What Jesus was trying to help the Jewish people understand is that their theological viewpoint on pain was too simple. It was faulty, flawed and had a lot of holes. Don’t get me wrong, it’s not the Jewish people alone that have that kind of simplistic view. I’ve met many Christ-followers who also reduce pain and point to the person who’s experiencing pain and say, it’s your fault, you must have sinned.
American Christians have an inadequate view of human suffering. In other words, we have no theology of pain. We have no theology that helps us grapple with difficulty. We don’t understand how pain originates.
The Bible teaches four different reasons or principles behind pain.
One of which is that we live in a physical world that functions based on consistent natural laws like the law of gravity. I don’t care how much I love the Lord or how much I pray in other tongues as the Spirit of God gives me utterance, if I jump out of a sixth-story building, I’m going to come falling down at the speed of gravity. Will I experience pain? You better believe it.
A second reason for pain is the fact that we have human freedom. God loves me so much He gives me a choice. I can go up to someone and punch them or hurt them. And I can’t say the devil made me do it.
A third reason for pain is satan’s assault on us.
A fourth reason for pain is God’s laws. We can bring pain on ourselves because we’re disobedient to God’s laws. But I don’t want to get you distracted with all of the philosophical surroundings as to the reasons for pain.
Jesus was pointing to the fact that pain is complex and don’t let simplicity bring you to a place where you have a flawed view. According to Jesus’ view on pain, and the complexity of it, it’s almost like wearing a seatbelt. When driving in your car, the seatbelt doesn’t prevent you from an accident, the seatbelt just limits the impact of the accident.
Jesus was helping the Jewish questioners build a theological framework so they could have a perspective of human suffering. And that the perspective should be eternal.
Pain: Is it philosophical or pastoral?
Some people and nations are so well off that they have time and the luxury to think, talk, debate and argue about the philosophical musing surrounding pain. They could measure and assess pain. They could give credence to pain and tell you what Plato and Socrates said about pain.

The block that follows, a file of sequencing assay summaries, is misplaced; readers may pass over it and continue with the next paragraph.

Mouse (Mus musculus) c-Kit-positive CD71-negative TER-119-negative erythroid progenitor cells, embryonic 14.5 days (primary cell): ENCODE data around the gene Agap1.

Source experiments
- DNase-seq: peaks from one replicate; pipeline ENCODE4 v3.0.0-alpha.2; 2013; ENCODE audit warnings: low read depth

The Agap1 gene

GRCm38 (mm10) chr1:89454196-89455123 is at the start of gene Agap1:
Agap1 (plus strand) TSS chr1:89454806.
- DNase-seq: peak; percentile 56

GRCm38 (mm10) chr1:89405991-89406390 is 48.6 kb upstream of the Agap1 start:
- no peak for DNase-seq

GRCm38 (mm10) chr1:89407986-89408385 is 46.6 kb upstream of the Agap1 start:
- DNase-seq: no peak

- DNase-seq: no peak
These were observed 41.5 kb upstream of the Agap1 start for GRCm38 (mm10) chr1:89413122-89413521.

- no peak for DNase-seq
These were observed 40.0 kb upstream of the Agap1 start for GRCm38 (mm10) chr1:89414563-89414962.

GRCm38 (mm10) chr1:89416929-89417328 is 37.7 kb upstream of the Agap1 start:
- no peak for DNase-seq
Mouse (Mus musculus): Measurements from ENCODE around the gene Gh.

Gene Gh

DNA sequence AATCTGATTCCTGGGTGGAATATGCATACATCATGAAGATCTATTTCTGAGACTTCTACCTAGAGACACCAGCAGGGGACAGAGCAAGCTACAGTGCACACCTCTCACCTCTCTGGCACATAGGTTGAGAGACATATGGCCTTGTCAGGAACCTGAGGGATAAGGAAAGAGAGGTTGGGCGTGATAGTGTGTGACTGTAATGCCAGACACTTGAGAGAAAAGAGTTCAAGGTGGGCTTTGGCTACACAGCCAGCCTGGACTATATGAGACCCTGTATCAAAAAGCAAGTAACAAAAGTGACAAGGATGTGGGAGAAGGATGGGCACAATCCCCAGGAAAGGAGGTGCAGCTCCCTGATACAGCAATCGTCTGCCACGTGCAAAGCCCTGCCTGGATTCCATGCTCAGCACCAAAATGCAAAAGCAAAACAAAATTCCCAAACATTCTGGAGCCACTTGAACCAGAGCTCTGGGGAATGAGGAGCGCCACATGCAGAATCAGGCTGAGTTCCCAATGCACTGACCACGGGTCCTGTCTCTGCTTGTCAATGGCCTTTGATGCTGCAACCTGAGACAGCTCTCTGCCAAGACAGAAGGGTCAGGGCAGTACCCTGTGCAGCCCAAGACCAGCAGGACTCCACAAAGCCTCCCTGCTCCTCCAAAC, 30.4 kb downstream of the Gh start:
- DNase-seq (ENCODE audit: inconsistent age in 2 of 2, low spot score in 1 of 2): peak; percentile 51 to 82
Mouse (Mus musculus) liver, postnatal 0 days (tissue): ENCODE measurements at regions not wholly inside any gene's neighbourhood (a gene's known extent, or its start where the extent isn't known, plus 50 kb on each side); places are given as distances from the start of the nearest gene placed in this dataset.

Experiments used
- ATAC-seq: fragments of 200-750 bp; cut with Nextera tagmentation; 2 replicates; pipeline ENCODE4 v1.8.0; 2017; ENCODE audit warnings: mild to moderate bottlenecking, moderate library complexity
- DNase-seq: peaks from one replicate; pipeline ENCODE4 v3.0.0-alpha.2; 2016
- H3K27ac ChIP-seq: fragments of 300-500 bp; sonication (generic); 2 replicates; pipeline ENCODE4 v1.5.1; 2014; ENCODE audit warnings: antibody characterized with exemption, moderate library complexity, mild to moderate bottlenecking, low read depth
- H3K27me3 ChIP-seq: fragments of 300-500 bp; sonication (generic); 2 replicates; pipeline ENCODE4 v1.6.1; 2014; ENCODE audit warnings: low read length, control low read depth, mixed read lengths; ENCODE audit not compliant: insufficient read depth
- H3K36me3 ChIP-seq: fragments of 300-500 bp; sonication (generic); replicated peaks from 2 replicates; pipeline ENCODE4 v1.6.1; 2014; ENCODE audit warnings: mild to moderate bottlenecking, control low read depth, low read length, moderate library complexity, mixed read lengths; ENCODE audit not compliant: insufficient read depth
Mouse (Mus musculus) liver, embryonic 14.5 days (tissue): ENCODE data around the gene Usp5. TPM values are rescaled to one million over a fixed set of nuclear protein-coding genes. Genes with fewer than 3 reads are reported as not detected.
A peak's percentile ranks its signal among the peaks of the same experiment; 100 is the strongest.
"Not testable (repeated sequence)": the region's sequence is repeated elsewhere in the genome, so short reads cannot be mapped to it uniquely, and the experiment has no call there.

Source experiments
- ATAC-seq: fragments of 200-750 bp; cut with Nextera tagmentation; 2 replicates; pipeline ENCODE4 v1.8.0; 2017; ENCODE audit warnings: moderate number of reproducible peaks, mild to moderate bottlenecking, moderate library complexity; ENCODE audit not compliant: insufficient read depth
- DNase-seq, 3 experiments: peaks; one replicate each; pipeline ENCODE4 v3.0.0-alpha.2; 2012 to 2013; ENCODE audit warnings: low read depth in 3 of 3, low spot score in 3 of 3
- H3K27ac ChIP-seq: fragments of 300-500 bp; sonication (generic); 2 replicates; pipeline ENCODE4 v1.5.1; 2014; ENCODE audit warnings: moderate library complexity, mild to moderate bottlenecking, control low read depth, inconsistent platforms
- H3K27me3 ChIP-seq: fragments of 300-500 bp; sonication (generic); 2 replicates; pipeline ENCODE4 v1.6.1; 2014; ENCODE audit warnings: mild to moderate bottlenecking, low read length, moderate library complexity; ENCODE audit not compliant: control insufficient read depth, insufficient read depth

But in developing countries, they don’t have that luxury to spend time with philosophical musings and intense debates about the reasons around pain because they need shelter. They need food. They need equal economic opportunities. They need water to drink. And so they don’t have that luxury. When they think about pain, they’re not gravitating toward the philosophical side alone as these Jews were. They were asking Jesus a philosophical question, “Jesus, what are your thoughts about pain?”
They needed a pastoral view of pain. And Jesus took a pastoral perspective to provide them with answers.
I want you to see that it’s a different dynamic when you think about pain. Suppose you are a professor of oncology, versus someone who just discovered you have three months left to live because you have a rare form of cancer. In that case, the issue makes it very real as to where you stand on this side of the equation—is pain philosophical or is it pastoral?
I want you to see Jesus’ approach. Philosophical is when you’re thinking about the analytical and intellectual answers. Pastoral is when you’re thinking about how you can lessen someone’s pain because of compassion, empathy and care. Jesus took the pastoral approach because He called the questioners to repentance.
Repentance is one of the greatest acts of comfort.
Repentance makes you aligned with God so you can have free access to God’s heart in terms of His care for you. There is no greater feeling of comfort than when you know that the God of the universe is at peace with you. Repentance is one of the most comforting things you can do.
When Jesus called the Jewish leaders to repent, it wasn’t an act of chastising them, rather it was an act of comfort. In fact, in Matthew 11:28-30, Scripture reads, “If you are tired from carrying heavy burdens, come to me and I will give you rest. Take the yolk I give you. Put it on your shoulders and learn from me. I am gentle and humble, and you’ll find rest. This yoke is easy to bear, and this burden is light.”
The Jews, cited the philosophical side of the problem of pain but did not recognize the pastoral side. Jesus addressed the pastoral side of pain by calling for wide-scale repentance. The treatment of the topic in specific settings requires you to address both. Intellectual clarity doesn’t always penetrate a veil of tears and comfort doesn’t always penetrate a closed mind. So we need answers in both areas, but Jesus realized right then they needed a pastoral approach.